The role of weightlessness on actin metabolism in mammalian cells
This experiment aims to study the effect of weightlessness on the structure and metabolism of the protein actin in mammalian cells. Actin is an important molecule for cell shape and movement. It is also one of two proteins involved in muscle contraction and is found in both skeletal and non-skeletal muscle.
Bone cell mechanosensitivity in weightlessness
In the bone formation process, bone cells called osteocytes produce certain signalling molecules that are responsible for maintaining bone health. Osteocytes produce these signalling molecules in response to stresses in bone under loading. The specific aim of this research is to test whether bone cells under weightlessness conditions have decreased sensitivity to stress by measuring the amount of signalling molecules they produce when stressed in space.
Osteocytes are the bone cells which are sensitive to mechanical stress. In this experiment, osteocytes will be compared to osteoblasts (bone forming cells) and periosteal fibroblasts (the cells found around bones from which connective tissue develops such as ligaments and tendons). Osteocytes, osteoblasts, and periosteal fibroblasts will be cultured with and without gravity. Gravity will be applied in the Soyuz TMA spacecraft using an onboard centrifuge.
Results from this experiment will provide further insight in the process of bone loss in space or on ground.
First International C.elegans Experiment : Physiological and genomic study of a nematode worm in space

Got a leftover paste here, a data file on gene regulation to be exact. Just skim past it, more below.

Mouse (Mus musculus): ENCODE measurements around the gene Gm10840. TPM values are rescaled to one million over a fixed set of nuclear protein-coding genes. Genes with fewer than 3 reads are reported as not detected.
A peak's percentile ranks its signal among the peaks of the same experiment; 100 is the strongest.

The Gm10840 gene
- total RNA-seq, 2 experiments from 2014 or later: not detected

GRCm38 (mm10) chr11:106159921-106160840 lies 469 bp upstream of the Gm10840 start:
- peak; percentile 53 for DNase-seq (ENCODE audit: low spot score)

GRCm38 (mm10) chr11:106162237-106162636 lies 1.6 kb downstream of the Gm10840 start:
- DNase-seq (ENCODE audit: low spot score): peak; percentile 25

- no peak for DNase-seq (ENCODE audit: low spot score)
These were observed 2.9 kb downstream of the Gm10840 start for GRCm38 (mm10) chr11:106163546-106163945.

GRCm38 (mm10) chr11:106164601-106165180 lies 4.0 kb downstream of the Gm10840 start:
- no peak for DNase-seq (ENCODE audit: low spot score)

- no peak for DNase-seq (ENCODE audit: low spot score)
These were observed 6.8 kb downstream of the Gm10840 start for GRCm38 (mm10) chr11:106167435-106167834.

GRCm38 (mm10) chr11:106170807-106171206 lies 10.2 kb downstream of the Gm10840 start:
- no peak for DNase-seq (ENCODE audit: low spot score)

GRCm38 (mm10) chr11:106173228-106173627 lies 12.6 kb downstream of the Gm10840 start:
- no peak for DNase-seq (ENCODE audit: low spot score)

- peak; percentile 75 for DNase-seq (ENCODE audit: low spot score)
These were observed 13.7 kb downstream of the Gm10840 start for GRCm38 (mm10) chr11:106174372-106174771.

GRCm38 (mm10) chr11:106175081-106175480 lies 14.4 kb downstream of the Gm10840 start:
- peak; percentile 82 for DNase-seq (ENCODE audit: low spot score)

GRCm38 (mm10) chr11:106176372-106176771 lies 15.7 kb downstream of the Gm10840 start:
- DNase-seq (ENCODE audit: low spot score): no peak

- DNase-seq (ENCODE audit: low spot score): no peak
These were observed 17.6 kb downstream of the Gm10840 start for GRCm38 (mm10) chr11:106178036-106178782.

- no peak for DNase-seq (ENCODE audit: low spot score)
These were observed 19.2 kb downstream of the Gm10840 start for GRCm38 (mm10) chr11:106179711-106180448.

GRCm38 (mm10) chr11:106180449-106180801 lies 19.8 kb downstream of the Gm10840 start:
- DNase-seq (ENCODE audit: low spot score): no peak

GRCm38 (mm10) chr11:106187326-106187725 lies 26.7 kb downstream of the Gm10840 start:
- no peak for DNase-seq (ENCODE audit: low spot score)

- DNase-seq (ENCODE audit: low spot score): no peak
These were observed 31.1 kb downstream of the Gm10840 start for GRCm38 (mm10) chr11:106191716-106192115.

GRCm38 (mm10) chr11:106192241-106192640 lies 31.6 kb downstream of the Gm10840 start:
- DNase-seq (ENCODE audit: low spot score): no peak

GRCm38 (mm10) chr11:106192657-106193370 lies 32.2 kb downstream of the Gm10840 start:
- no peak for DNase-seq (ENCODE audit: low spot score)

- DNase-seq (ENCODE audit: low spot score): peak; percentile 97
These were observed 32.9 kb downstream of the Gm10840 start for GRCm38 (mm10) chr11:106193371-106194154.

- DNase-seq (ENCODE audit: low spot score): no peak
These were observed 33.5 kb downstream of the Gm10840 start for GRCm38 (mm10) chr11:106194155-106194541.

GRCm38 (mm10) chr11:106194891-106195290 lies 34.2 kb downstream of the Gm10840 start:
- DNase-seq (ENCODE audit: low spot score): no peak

ICE-first consists of several experiments, which will be investigating the effects of spaceflight on a model organism of the nematode family (Caenorhabditis elegans) and to develop links to human physiology in space. The organism chosen is known to be able to mate, reproduce and develop apparently normally during space flight.
One set of experiments will study the effect that radiation has on genetic stability. A second experiment is a study into muscle growth and endurance. The third experiment will do an analysis of almost the complete genome of the nematode worm in weightlessness to see which genes react differently in space than on Earth. The fourth experiment will study the development of nematode worm larvae in space. The last set experiment will try to determine if microtubules and microfilaments in specific cells of the nematode worm are sensitive to weightlessness.
The influence of weightlessness on the activation of the NF-ÊB (NF-kappaB) protein
NF-ÊB is a protein, which acts as a principal regulator of inflammation and immunity in the body. This experiment will study how NF-ÊB is transferred to the nucleus of a type of white blood cell called a monocyte, in weightlessness. It will further study the activation of a protein called I-ÊB, which inhibits the activity of NF-ÊB, and study the activation of several enzymes in weightlessness. The results obtained from this experiment may lead to more in-depth research, which could eventually provide the countermeasures to many illnesses suffered by humans on Earth.
Influence of gravity on the cytoskeleton and the determination of the division plane in plants
The cytoskeleton is an arrangement of fine tubules, microfilaments, and larger filaments within a cell, which serve to provide support to the cell’s structure, and to transport components from one part of the cell to another.
The cytoskeleton of plants, which consists of protein molecules arranged into chains, plays a crucial role in the orientation of the cell, the process of cell division and the direction of plant growth. This ultimately determines the plant's final shape and ultimately how well it functions as a complete organism. The TUBUL experiment aims at identifying the role that gravity plays in the organization and dynamics of the fine tubules (microtubuli) in living plant cells grown in space.
Last update: 16 February 2004